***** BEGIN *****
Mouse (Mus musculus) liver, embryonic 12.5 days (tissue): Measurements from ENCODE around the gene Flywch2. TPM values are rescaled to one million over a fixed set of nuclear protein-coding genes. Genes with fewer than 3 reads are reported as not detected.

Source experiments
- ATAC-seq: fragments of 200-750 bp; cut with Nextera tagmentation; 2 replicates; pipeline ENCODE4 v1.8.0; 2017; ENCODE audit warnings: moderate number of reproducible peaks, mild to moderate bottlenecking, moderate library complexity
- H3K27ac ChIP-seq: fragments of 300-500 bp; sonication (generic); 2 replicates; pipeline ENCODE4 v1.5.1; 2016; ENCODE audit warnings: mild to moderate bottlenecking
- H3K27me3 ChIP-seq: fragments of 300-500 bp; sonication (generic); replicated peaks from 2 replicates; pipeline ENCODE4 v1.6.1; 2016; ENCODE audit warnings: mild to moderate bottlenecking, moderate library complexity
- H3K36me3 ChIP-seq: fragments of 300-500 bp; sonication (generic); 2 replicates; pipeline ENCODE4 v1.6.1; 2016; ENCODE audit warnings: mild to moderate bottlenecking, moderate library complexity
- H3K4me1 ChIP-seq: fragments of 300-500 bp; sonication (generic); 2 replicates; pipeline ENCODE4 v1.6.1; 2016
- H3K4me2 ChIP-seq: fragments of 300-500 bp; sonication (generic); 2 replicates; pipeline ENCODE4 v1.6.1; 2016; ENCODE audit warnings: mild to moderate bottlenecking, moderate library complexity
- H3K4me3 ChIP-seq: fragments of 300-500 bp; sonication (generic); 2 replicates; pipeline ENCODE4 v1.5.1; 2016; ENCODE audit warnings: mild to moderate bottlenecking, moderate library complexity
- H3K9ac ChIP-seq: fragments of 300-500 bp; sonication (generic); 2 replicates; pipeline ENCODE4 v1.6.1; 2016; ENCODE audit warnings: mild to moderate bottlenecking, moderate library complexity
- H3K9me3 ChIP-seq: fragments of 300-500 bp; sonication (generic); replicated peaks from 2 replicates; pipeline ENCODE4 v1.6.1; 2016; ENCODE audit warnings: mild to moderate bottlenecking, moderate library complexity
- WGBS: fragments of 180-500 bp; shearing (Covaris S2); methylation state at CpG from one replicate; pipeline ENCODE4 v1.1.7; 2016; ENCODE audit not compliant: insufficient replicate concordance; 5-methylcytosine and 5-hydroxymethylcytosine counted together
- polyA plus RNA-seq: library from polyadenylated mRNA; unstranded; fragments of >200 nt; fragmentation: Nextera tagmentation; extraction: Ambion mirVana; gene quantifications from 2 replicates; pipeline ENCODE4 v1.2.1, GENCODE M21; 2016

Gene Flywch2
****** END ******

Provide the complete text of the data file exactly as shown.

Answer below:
Mouse (Mus musculus) liver, embryonic 12.5 days (tissue): Measurements from ENCODE around the gene Flywch2. TPM values are rescaled to one million over a fixed set of nuclear protein-coding genes. Genes with fewer than 3 reads are reported as not detected.

Source experiments
- ATAC-seq: fragments of 200-750 bp; cut with Nextera tagmentation; 2 replicates; pipeline ENCODE4 v1.8.0; 2017; ENCODE audit warnings: moderate number of reproducible peaks, mild to moderate bottlenecking, moderate library complexity
- H3K27ac ChIP-seq: fragments of 300-500 bp; sonication (generic); 2 replicates; pipeline ENCODE4 v1.5.1; 2016; ENCODE audit warnings: mild to moderate bottlenecking
- H3K27me3 ChIP-seq: fragments of 300-500 bp; sonication (generic); replicated peaks from 2 replicates; pipeline ENCODE4 v1.6.1; 2016; ENCODE audit warnings: mild to moderate bottlenecking, moderate library complexity
- H3K36me3 ChIP-seq: fragments of 300-500 bp; sonication (generic); 2 replicates; pipeline ENCODE4 v1.6.1; 2016; ENCODE audit warnings: mild to moderate bottlenecking, moderate library complexity
- H3K4me1 ChIP-seq: fragments of 300-500 bp; sonication (generic); 2 replicates; pipeline ENCODE4 v1.6.1; 2016
- H3K4me2 ChIP-seq: fragments of 300-500 bp; sonication (generic); 2 replicates; pipeline ENCODE4 v1.6.1; 2016; ENCODE audit warnings: mild to moderate bottlenecking, moderate library complexity
- H3K4me3 ChIP-seq: fragments of 300-500 bp; sonication (generic); 2 replicates; pipeline ENCODE4 v1.5.1; 2016; ENCODE audit warnings: mild to moderate bottlenecking, moderate library complexity
- H3K9ac ChIP-seq: fragments of 300-500 bp; sonication (generic); 2 replicates; pipeline ENCODE4 v1.6.1; 2016; ENCODE audit warnings: mild to moderate bottlenecking, moderate library complexity
- H3K9me3 ChIP-seq: fragments of 300-500 bp; sonication (generic); replicated peaks from 2 replicates; pipeline ENCODE4 v1.6.1; 2016; ENCODE audit warnings: mild to moderate bottlenecking, moderate library complexity
- WGBS: fragments of 180-500 bp; shearing (Covaris S2); methylation state at CpG from one replicate; pipeline ENCODE4 v1.1.7; 2016; ENCODE audit not compliant: insufficient replicate concordance; 5-methylcytosine and 5-hydroxymethylcytosine counted together
- polyA plus RNA-seq: library from polyadenylated mRNA; unstranded; fragments of >200 nt; fragmentation: Nextera tagmentation; extraction: Ambion mirVana; gene quantifications from 2 replicates; pipeline ENCODE4 v1.2.1, GENCODE M21; 2016

Gene Flywch2